HQ: Cupertino, CA
Offices: Israel, France, Ireland, Germany
Products: JIRA, GreenHopper, FishEye
Zend is no stranger to Atlassian. In fact, Zend was our first Voice of the Customer guest in 2010. We have also blogged about them and supported Zend Studio which leverages the Eclipse Mylyn project to connect with Atlassian developer tools.
With a close connection and support of open source projects, Atlassian has embraced Zend with open arms. Zend was founded by Zeev Suraski and Andi Gutmans who rewrote the PHP parser in 1997 – back when ‘PHP’ stood for ‘Personal Home Page Tools.’ This rewrite formed the base of PHP 3. Next, Zeev and Andi started to do another complete rewrite which produced what they called the Zend Engine. The two knew they were on to something and subsequently founded Zend Technologies, or The PHP Company.
In short, Zend Technologies revolves around the development of products relating to the development, deployment and management of PHP-based web applications. We jumped on the chance to speak with Zeev and Andi Gutmans, Director of the Zend Server product line, about how Zend uses Atlassian’s development tools. Enjoy!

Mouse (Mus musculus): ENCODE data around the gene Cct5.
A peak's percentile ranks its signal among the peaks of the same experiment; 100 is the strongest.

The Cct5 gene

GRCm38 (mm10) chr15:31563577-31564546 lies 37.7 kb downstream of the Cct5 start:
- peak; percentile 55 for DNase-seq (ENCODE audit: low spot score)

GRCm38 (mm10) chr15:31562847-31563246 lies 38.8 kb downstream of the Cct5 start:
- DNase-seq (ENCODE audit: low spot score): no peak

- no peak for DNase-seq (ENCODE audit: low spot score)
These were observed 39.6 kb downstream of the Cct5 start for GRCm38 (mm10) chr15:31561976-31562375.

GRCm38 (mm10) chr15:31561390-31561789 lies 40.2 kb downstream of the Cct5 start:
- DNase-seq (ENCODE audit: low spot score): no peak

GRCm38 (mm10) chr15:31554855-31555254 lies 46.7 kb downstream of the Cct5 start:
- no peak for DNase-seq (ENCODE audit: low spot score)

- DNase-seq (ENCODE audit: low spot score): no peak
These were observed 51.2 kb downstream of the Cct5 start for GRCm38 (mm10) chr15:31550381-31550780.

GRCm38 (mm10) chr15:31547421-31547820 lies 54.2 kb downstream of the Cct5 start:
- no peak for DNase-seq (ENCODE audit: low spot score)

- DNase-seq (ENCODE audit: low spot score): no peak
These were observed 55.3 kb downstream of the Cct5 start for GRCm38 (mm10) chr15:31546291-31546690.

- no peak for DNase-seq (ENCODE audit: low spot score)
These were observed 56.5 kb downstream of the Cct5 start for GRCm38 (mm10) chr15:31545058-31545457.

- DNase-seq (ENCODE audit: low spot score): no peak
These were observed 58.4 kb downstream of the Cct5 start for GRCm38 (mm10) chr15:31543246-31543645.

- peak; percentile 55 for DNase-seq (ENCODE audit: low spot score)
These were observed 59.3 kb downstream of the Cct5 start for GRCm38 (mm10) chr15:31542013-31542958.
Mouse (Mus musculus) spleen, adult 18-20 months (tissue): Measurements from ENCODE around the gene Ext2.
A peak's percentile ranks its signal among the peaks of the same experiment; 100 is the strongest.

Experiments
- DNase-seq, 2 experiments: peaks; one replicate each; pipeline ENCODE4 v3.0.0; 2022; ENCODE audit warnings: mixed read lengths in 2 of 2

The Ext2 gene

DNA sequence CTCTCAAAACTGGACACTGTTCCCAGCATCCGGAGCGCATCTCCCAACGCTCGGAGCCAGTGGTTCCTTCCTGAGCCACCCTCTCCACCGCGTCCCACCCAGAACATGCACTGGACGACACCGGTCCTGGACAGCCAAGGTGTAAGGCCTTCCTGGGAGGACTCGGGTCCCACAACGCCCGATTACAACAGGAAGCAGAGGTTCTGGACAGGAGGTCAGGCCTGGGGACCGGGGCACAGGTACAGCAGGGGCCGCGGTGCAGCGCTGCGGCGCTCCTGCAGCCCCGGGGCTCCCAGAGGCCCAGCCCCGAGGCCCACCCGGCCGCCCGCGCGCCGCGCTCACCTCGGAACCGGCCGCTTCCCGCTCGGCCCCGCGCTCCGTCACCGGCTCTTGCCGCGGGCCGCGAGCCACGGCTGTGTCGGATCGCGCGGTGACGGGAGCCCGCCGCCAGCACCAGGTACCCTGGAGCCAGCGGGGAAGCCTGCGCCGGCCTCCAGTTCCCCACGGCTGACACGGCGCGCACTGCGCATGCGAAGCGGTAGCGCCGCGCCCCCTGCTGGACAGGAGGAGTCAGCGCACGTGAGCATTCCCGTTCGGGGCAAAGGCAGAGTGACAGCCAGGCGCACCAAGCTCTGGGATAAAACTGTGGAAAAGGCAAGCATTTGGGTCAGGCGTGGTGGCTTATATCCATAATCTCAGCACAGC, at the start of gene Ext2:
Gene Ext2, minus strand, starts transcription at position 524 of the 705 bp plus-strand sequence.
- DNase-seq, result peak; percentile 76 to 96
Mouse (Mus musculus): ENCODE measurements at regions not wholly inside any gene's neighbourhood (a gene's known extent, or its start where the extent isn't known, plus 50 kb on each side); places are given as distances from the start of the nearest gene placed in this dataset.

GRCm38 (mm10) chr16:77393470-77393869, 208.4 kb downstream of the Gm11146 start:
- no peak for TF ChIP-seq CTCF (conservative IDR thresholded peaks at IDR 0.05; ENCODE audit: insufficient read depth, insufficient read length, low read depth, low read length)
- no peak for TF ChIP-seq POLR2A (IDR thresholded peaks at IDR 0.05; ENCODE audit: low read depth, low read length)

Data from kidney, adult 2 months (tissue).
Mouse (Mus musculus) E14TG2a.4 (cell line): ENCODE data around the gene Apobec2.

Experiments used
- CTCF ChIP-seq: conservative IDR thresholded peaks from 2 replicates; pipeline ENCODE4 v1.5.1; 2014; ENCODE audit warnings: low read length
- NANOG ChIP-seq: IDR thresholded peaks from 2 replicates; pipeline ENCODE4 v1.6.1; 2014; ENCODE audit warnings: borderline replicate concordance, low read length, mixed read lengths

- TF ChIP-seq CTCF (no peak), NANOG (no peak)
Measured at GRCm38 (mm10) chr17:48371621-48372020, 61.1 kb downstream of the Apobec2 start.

Tell me about Zend
Zend was started by Andi Gutmans and me, and we’re two of the original contributors to PHP. That was back 13 years ago. There were just a handful of contributors to PHP – Andi and I included. We were the ones who wrote the infrastructure for what became PHP3 and PHP4 and also led some of the most important aspects of developing PHP5. We founded Zend roughly two and a half years after starting on PHP with the mandate to provide backing and solutions for companies using PHP, and also to proliferate the usage of PHP around the world.